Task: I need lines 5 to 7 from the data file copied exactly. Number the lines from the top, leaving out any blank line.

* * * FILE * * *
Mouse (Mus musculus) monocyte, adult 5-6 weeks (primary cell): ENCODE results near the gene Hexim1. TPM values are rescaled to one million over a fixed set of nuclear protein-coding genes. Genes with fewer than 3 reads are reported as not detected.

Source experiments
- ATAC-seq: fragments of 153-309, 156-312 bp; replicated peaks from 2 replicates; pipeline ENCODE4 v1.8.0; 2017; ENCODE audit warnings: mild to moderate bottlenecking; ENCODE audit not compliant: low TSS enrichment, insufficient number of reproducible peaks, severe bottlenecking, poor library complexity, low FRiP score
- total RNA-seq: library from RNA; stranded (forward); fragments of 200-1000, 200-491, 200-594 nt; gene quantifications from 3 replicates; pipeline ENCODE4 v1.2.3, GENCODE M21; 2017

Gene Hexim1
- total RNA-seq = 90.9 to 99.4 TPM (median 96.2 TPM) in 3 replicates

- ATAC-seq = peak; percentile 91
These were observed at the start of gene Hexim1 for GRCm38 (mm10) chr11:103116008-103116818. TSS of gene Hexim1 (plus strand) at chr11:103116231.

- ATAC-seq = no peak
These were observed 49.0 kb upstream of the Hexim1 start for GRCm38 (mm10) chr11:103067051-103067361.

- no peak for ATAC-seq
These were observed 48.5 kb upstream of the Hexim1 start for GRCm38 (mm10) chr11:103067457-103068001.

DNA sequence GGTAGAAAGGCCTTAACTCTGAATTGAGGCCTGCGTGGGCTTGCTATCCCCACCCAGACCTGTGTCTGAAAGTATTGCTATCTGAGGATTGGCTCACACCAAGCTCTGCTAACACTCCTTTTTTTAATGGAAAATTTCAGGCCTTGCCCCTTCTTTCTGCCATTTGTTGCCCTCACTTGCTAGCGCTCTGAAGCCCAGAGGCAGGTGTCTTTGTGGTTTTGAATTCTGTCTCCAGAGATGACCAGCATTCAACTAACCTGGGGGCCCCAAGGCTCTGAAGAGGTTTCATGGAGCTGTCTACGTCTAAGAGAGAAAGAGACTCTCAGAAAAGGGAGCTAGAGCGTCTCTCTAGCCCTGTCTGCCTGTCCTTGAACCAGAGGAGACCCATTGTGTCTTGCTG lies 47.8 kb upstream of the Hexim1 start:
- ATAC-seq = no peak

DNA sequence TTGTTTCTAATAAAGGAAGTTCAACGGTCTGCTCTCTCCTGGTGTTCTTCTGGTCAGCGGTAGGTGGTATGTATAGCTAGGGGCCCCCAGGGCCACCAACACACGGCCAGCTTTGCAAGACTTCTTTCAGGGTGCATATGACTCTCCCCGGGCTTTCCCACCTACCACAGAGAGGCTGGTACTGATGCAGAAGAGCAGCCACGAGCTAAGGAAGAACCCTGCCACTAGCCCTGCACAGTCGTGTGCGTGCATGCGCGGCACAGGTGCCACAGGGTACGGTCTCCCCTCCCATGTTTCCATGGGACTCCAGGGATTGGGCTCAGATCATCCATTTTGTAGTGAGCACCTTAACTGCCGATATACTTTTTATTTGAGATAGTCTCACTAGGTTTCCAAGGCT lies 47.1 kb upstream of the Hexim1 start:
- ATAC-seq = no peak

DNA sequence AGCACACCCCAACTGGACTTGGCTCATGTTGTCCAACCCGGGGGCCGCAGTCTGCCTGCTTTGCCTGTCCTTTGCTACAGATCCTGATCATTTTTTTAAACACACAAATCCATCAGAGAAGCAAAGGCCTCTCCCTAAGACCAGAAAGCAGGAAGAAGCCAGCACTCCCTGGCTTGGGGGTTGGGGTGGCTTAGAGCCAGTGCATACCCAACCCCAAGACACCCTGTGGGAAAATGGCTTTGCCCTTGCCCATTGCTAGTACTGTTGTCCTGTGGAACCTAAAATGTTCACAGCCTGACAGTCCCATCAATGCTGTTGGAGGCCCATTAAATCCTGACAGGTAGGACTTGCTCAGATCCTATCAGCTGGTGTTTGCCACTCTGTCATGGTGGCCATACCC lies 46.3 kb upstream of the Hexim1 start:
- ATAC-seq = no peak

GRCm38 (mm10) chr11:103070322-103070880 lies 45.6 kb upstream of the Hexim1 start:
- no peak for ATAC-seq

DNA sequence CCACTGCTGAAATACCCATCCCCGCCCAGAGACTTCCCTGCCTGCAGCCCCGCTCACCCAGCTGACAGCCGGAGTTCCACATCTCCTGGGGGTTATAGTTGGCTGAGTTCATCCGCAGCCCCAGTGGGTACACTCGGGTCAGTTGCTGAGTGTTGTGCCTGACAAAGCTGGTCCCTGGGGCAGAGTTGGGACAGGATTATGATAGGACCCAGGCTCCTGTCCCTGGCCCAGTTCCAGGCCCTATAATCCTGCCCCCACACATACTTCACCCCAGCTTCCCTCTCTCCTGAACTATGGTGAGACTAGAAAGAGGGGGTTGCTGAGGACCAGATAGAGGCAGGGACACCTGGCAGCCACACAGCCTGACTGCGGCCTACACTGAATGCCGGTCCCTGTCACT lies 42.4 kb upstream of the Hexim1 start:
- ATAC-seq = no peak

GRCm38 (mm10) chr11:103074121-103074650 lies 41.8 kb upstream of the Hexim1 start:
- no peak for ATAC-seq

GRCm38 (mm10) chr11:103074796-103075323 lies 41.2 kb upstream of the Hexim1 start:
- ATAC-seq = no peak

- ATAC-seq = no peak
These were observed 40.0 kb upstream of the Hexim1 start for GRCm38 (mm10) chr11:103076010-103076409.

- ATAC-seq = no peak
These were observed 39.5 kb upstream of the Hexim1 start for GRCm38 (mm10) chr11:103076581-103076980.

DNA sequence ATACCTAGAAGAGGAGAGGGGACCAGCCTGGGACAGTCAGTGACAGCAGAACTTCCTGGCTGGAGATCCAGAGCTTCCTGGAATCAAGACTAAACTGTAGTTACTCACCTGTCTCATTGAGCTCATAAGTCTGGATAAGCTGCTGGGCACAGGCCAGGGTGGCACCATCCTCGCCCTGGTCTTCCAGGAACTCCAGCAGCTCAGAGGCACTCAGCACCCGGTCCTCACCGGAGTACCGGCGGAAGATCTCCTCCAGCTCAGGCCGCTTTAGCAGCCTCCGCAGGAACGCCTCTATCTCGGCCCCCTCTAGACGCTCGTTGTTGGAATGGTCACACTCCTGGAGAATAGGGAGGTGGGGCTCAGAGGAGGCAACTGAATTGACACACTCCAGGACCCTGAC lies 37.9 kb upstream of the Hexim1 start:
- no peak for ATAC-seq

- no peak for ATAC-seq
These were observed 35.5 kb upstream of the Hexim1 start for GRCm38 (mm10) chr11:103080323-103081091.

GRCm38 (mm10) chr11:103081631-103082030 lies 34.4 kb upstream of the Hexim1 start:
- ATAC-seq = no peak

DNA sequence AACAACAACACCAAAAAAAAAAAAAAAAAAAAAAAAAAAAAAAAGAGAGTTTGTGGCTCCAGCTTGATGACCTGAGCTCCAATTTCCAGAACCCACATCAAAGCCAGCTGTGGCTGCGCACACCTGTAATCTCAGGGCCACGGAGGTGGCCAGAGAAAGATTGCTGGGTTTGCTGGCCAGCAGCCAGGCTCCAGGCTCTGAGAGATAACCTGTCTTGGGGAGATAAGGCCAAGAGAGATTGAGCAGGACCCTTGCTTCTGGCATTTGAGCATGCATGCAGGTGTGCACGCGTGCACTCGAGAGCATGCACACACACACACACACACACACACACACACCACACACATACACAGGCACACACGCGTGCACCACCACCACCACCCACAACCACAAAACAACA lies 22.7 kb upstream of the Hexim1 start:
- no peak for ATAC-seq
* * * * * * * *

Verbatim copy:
Gene Hexim1
- total RNA-seq = 90.9 to 99.4 TPM (median 96.2 TPM) in 3 replicates

- ATAC-seq = peak; percentile 91